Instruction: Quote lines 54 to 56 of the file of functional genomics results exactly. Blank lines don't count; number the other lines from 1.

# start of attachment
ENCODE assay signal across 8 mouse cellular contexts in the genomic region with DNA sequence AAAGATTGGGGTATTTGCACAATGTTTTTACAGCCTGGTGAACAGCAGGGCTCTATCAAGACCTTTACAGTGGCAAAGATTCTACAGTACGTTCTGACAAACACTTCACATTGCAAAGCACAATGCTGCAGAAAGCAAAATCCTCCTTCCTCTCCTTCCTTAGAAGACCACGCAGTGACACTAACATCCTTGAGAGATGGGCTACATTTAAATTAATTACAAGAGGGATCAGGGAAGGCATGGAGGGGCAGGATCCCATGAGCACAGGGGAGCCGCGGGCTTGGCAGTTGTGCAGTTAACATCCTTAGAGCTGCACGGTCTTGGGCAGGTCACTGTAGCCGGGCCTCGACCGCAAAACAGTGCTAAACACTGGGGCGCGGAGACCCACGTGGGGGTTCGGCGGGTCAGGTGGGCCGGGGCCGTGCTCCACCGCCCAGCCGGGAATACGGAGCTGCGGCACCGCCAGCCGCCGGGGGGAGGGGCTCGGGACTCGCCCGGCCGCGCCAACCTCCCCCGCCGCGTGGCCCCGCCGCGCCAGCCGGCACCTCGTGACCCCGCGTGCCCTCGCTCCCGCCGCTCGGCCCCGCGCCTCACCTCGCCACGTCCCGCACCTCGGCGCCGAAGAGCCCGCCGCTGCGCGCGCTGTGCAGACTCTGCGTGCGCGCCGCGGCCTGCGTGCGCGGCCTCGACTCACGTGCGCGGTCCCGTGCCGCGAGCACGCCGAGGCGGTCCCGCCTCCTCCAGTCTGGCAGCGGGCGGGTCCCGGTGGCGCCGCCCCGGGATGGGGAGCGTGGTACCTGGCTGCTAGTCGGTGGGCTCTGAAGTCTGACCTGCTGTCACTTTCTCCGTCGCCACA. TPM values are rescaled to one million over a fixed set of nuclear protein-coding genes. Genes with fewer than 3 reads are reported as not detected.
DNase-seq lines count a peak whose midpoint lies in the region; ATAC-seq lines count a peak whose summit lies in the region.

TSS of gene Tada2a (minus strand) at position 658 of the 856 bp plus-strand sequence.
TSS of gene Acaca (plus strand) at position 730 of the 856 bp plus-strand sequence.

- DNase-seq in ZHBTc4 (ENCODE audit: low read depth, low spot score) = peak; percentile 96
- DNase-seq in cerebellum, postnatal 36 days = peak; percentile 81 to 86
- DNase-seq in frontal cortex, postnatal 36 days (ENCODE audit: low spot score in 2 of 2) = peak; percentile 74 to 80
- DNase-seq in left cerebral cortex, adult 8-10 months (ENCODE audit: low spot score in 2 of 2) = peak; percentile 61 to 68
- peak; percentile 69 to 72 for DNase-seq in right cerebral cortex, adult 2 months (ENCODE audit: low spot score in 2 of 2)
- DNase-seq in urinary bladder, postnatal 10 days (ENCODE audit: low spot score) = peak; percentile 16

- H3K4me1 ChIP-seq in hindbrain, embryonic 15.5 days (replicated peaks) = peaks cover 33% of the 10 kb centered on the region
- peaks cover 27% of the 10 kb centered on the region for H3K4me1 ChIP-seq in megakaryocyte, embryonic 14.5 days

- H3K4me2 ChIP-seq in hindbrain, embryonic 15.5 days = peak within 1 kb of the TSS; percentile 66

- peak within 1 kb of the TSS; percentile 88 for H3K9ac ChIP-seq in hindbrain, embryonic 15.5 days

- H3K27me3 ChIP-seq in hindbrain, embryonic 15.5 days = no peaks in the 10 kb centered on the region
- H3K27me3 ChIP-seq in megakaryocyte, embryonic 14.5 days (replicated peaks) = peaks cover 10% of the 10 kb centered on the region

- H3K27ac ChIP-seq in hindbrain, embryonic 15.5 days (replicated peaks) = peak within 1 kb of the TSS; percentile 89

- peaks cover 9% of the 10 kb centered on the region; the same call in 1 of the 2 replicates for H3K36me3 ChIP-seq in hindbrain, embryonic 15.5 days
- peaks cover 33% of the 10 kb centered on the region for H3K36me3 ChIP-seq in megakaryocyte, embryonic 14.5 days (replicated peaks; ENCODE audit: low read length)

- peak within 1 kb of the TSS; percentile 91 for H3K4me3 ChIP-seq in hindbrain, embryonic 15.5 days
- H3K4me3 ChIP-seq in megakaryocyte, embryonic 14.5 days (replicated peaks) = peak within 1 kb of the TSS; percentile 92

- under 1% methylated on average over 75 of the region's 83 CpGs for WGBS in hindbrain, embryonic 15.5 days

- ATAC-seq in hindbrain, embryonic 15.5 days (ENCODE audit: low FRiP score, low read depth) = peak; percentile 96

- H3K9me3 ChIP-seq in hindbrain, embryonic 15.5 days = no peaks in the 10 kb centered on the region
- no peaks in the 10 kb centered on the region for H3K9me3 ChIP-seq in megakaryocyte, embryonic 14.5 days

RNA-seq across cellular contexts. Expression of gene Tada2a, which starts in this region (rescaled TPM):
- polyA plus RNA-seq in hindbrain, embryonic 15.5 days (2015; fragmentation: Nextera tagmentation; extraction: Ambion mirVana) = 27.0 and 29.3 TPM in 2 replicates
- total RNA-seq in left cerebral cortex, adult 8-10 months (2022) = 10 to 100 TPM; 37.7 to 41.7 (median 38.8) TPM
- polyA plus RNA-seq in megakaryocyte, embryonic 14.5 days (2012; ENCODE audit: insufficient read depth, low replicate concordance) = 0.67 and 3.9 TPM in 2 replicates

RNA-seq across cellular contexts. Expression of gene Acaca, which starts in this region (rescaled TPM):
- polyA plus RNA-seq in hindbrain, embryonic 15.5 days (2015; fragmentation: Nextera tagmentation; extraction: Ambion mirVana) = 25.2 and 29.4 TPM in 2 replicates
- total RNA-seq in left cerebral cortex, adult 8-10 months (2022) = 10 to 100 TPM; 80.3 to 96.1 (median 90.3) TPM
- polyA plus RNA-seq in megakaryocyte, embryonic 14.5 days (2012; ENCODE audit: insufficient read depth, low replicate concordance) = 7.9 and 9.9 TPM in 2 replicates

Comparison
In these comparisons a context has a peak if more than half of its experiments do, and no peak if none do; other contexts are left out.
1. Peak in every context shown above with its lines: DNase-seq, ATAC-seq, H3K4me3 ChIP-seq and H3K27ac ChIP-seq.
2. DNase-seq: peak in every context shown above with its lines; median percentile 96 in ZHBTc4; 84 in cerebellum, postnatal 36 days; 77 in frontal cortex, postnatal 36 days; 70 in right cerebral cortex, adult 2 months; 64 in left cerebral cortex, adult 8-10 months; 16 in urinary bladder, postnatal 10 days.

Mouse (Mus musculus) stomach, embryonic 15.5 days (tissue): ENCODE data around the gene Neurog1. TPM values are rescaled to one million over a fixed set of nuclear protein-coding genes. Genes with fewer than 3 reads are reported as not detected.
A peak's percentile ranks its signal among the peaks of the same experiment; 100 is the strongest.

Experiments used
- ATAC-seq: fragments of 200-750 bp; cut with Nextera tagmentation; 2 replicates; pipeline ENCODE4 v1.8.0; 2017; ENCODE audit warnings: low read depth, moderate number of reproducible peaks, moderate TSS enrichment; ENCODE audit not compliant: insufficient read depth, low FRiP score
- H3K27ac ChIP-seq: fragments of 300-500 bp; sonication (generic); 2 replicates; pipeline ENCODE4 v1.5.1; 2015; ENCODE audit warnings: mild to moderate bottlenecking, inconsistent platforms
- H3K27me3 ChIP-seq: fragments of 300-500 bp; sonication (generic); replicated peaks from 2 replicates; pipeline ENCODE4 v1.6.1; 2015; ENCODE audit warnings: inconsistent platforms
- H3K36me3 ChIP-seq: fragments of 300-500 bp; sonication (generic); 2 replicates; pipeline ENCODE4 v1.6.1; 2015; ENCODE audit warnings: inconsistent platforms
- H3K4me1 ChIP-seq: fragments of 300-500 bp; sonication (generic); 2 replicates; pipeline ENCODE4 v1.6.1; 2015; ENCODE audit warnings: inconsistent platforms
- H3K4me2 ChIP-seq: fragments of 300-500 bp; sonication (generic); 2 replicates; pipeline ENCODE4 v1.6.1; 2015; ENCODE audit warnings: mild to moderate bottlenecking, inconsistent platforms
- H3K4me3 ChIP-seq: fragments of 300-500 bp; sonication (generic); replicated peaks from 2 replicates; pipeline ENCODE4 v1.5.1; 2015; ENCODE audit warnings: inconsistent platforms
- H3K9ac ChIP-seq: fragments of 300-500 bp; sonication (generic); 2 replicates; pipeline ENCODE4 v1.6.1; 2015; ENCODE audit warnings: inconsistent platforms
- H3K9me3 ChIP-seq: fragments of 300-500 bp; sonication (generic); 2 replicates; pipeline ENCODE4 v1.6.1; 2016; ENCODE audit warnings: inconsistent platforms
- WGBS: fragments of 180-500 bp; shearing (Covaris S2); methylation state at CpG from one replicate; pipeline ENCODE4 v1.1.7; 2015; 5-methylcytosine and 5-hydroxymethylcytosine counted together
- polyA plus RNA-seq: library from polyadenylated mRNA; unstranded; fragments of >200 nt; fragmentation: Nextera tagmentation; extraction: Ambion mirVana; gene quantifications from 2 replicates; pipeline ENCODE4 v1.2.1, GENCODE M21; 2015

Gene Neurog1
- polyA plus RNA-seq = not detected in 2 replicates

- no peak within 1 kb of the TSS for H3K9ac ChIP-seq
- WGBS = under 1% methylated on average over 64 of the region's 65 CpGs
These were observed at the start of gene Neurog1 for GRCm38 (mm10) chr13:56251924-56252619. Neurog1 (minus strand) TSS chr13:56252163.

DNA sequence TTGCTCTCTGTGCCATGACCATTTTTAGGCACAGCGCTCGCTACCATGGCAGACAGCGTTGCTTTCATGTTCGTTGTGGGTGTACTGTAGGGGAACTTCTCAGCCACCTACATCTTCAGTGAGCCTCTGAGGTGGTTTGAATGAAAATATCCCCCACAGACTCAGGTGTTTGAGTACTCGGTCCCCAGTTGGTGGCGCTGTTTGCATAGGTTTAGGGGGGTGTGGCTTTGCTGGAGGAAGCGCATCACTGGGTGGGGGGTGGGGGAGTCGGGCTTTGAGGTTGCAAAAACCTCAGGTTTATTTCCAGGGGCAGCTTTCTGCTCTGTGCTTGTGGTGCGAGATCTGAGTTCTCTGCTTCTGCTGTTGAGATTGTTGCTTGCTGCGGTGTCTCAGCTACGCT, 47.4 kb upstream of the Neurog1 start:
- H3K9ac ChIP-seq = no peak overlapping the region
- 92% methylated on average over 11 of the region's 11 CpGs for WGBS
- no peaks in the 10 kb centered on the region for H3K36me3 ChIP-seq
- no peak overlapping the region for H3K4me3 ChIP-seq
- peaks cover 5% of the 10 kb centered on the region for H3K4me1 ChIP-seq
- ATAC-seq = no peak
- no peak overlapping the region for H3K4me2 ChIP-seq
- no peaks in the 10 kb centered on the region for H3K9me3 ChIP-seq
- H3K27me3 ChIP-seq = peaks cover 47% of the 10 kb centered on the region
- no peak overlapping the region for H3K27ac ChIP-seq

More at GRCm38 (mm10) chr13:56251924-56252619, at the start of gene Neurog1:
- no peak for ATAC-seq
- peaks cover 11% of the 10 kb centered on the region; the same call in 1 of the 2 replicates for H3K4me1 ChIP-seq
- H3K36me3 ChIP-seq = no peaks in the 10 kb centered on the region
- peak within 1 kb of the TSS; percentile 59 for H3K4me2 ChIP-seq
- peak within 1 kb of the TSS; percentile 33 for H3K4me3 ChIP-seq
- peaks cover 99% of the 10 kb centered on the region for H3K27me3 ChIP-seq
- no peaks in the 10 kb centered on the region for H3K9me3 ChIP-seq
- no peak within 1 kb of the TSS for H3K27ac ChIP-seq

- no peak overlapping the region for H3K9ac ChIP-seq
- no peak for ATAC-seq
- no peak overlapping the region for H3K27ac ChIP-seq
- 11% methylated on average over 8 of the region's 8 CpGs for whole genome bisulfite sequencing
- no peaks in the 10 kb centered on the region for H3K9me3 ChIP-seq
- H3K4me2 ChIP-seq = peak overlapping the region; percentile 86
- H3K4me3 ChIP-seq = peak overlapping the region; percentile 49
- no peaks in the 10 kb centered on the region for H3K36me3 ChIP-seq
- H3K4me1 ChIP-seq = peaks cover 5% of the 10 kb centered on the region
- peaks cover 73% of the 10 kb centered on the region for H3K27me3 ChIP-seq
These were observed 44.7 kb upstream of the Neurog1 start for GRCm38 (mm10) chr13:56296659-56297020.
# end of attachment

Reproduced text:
- no peak within 1 kb of the TSS for H3K9ac ChIP-seq
- WGBS = under 1% methylated on average over 64 of the region's 65 CpGs
These were observed at the start of gene Neurog1 for GRCm38 (mm10) chr13:56251924-56252619. Neurog1 (minus strand) TSS chr13:56252163.